Archive of: 2009
Simon St. Laurent on the O’Reilly Radar talks about the rebirth of the conversation around HTML after the relative quiet of the past five or six years:
Today, though, the HTML conversation is reborn. Standards development around HTML seems to actually have a chance of influencing user experience in the browser, and Microsoft itself is participating in the HTML 5 conversation despite still holding roughly two-thirds of the browser market. While Microsoft’s market share is only slowly eroding, developer mindshare seems to have shifted decisively to the band of WHATWG upstarts, Microsoft’s competitors.
The reason for this, I think, is that HTML 5 clearly has a bright future in a place that Microsoft can’t presently block: mobile web browsers. When I ask people about the future of computing, the word I keep hearing in their answers is “mobile”. Even if it’s small now, it has a much greater effect on how people evaluate what’s coming.
Microsoft has a mobile presence, certainly, but it’s hard to argue that it has anywhere near the visibility of the iPhone, or even the Android. Mobile web browsing has kept Opera going for years, but the iPhone and Android give Apple and Google much more visibility for their HTML 5 work, and Apple’s decision to keep Flash off the iPhone in particular gave developers further cause to rethink their dependencies. (The WebKit browser engine these share will also be integrated with Blackberry soon, and is also on the Palm Pre.)
What’s especially interesting to me is the amount of mobile systems that are going with WebKit as their rendering engine of choice. It’s not just RIM and Palm, but you now have Symbian and Nokia coming together under the Symbian Foundation as well.
The first shots from the Zeiss Ikon I bought earlier in the year have been developed. I think I have a new favourite camera.
From the Press Gazette.
Police were warned today about wrongful use of anti-terror laws to stop photographers taking pictures of officers.
Lord Carlile QC, who reviews anti-terror legislation, said officers who use force or threats against photographers to make them delete images could face prosecution themselves.
Section 58A of the Counter-Terrorism Act, which came into force in February, bans photographers from taking pictures of the police if the photographs could be useful to terrorists.
Lord Carlile said this was a “high bar” and should not be used to interfere with day-to-day photography of officers which is “as legitimate as before”.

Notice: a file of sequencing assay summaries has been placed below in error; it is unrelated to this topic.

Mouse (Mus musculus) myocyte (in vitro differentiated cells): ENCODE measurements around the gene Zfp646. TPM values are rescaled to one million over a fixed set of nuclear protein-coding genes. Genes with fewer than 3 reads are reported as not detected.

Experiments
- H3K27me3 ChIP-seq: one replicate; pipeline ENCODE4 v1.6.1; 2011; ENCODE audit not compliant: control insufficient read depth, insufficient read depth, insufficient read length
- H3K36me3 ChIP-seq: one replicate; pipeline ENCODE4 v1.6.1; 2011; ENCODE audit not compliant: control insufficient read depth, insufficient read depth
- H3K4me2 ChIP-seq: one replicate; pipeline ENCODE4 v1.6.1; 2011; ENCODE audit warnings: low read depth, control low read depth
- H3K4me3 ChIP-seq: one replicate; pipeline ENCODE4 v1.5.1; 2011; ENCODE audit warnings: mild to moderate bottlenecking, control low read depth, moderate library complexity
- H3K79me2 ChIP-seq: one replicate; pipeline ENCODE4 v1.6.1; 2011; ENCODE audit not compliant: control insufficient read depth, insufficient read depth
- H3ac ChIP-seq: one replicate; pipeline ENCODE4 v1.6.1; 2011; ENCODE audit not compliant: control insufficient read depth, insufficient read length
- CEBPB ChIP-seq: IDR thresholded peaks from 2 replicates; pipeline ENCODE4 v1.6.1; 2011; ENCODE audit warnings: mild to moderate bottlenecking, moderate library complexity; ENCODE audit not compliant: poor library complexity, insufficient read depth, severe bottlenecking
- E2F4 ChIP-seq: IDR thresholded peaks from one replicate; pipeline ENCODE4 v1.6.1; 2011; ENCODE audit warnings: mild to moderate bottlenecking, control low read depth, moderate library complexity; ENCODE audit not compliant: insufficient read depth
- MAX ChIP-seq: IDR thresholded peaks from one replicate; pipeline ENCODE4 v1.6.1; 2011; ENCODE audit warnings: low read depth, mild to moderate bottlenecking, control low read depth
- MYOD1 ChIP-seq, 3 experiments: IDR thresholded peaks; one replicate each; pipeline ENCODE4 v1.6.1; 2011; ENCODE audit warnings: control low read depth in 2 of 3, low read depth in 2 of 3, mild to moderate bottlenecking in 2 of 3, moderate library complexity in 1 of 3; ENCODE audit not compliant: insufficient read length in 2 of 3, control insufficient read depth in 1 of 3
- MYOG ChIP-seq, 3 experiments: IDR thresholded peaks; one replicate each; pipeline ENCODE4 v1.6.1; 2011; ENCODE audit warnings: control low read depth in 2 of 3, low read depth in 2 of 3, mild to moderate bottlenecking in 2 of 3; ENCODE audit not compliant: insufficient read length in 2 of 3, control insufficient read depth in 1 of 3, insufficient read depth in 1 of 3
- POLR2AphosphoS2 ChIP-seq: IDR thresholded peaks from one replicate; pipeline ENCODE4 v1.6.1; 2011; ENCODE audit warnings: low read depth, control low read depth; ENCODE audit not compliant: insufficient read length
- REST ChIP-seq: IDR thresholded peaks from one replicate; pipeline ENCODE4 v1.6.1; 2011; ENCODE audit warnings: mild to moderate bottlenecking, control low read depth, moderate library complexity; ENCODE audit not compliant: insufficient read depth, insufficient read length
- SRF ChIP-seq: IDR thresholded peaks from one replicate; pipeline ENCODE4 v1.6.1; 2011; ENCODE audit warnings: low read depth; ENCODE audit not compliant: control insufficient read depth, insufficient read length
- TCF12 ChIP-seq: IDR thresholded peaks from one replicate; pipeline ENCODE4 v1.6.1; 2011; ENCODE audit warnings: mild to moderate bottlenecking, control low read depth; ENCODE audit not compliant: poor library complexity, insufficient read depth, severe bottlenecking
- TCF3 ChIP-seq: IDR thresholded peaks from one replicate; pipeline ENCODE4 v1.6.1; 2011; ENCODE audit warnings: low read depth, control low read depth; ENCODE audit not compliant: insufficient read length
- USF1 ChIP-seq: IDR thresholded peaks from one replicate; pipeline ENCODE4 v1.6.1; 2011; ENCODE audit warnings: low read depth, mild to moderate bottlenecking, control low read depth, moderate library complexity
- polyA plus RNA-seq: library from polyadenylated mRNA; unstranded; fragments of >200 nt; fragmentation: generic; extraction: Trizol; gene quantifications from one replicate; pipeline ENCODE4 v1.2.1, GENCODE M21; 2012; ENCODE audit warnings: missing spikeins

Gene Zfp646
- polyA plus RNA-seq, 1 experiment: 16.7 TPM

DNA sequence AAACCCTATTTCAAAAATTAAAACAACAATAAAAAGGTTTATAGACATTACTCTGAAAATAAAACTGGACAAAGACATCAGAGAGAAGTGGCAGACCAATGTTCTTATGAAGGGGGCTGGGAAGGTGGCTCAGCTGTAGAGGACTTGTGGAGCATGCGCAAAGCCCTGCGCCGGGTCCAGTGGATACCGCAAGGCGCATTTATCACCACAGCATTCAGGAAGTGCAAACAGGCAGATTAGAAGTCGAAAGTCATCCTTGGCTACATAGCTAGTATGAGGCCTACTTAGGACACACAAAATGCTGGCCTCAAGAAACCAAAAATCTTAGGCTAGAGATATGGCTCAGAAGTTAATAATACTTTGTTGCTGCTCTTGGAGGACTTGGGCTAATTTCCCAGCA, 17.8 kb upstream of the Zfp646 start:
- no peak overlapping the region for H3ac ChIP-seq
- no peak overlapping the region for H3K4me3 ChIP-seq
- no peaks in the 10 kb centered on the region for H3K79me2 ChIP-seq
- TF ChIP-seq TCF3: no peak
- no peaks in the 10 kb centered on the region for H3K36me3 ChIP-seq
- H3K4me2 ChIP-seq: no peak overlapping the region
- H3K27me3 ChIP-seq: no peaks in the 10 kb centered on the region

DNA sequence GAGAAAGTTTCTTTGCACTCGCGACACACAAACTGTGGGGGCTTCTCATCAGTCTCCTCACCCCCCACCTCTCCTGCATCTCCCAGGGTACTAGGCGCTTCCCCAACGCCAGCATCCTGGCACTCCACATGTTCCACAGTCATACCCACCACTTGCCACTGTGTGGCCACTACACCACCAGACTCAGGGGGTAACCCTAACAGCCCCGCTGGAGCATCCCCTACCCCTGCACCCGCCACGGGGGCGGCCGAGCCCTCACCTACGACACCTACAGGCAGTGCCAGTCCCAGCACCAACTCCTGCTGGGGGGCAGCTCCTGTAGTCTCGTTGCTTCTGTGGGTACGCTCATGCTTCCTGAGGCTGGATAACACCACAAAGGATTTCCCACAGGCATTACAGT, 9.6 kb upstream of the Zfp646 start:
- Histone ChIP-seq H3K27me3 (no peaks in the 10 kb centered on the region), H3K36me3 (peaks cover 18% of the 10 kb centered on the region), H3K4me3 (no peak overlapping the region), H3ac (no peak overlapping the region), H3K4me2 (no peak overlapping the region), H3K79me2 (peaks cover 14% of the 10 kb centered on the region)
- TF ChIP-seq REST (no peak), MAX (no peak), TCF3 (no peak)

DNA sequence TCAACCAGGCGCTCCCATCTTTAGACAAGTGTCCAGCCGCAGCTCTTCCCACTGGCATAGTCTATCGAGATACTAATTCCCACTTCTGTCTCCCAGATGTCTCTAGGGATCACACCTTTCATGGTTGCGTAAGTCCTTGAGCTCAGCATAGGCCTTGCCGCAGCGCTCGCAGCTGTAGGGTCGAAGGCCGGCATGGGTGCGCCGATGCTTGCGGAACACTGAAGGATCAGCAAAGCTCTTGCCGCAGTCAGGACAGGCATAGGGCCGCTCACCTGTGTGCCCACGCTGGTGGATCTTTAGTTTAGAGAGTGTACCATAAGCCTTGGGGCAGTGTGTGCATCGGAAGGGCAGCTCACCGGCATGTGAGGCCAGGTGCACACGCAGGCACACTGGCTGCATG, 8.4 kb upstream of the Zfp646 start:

It is inexcusable for police officers ever to use this provision to interfere with the rights of individuals to take photographs.
(Hat tip: John Naughton.)
Simon Singh is currently being sued for libel by the British Chiropractic Association. Sense About Science has launched a campaign asking for reform of the English libel system so that it does not stifle scientific debate and journalism in general. Please sign the statement of support and encourage others to join the campaign. This is an issue that affects anyone who cares about science, journalism and free speech.
Here’s something four-year-olds know: A screen that ships without a mouse ships broken. Here’s something four-year-olds know: Media that’s targeted at you but doesn’t include you may not be worth sitting still for. Those are things that make me believe that this is a one-way change. Because four year olds, the people who are soaking most deeply in the current environment, who won’t have to go through the trauma that I have to go through of trying to unlearn a childhood spent watching Gilligan’s Island, they just assume that media includes consuming, producing and sharing.
Media means something completely different for the latest generation.
Matt Haughey points out the obvious flaw in the logic of bandwagon marketeers and companies who just don’t get it.
So maybe instead of getting your company on twitter, paying marketers to mention you are on twitter, and paying people to blog about your company, forget all that and just make awesome stuff that gets people excited about your products, hire people that represent the company well, and when your stuff is so awesome that friends share it with other friends, you may not even need “social media marketing” after all.
Concentrate on what you do well, give great service, and people will talk about you and evangelise you. Do it badly or try to game the system and people will still talk, but for all the wrong reasons.
(And while I’m on the subject, if one more account with the phrase “social media expert” in their description tries to follow me on Twitter heads are going to roll. Seriously, just piss off will you.)
I can’t believe we still have to link to The Cluetrain Manifesto 10 years after it was first published.
The coolest thing about a waterfall process is that it allows me personally to succeed, to demonstrate skill and competence, while the end result of the process is a dismal failure. Cleverly built into a waterfall process are a variety of scapegoating mechanisms that allow us to blame other people, or outside influences for failure.
- Jeff Patton.